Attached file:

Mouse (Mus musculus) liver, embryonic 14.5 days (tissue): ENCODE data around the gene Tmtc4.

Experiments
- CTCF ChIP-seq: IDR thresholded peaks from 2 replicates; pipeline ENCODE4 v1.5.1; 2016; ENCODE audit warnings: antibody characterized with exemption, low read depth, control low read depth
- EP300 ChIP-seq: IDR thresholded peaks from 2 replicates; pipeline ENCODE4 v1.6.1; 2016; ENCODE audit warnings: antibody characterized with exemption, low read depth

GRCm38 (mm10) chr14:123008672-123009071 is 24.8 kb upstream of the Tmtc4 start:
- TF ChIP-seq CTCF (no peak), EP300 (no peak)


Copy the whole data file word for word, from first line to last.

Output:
Mouse (Mus musculus) liver, embryonic 14.5 days (tissue): ENCODE data around the gene Tmtc4.

Experiments
- CTCF ChIP-seq: IDR thresholded peaks from 2 replicates; pipeline ENCODE4 v1.5.1; 2016; ENCODE audit warnings: antibody characterized with exemption, low read depth, control low read depth
- EP300 ChIP-seq: IDR thresholded peaks from 2 replicates; pipeline ENCODE4 v1.6.1; 2016; ENCODE audit warnings: antibody characterized with exemption, low read depth

GRCm38 (mm10) chr14:123008672-123009071 is 24.8 kb upstream of the Tmtc4 start:
- TF ChIP-seq CTCF (no peak), EP300 (no peak)